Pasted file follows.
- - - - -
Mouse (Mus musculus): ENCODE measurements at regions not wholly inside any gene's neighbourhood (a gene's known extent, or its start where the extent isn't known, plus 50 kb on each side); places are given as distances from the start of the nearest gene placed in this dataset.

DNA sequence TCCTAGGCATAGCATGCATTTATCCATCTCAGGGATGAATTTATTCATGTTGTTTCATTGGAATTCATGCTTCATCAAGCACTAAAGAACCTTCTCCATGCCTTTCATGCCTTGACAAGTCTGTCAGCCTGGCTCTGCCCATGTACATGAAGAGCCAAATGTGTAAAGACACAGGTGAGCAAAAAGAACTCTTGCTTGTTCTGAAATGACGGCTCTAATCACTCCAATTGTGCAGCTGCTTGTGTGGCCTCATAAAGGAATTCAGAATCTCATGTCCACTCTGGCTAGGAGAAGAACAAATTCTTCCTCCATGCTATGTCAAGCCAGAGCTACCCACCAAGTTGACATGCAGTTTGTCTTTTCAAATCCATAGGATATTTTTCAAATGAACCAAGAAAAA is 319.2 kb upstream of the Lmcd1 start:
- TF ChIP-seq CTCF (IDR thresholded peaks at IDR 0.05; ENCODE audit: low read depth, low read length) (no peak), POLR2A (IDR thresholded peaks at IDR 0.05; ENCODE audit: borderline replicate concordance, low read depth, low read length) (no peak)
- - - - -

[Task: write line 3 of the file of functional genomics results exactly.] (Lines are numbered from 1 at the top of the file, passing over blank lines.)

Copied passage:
- TF ChIP-seq CTCF (IDR thresholded peaks at IDR 0.05; ENCODE audit: low read depth, low read length) (no peak), POLR2A (IDR thresholded peaks at IDR 0.05; ENCODE audit: borderline replicate concordance, low read depth, low read length) (no peak)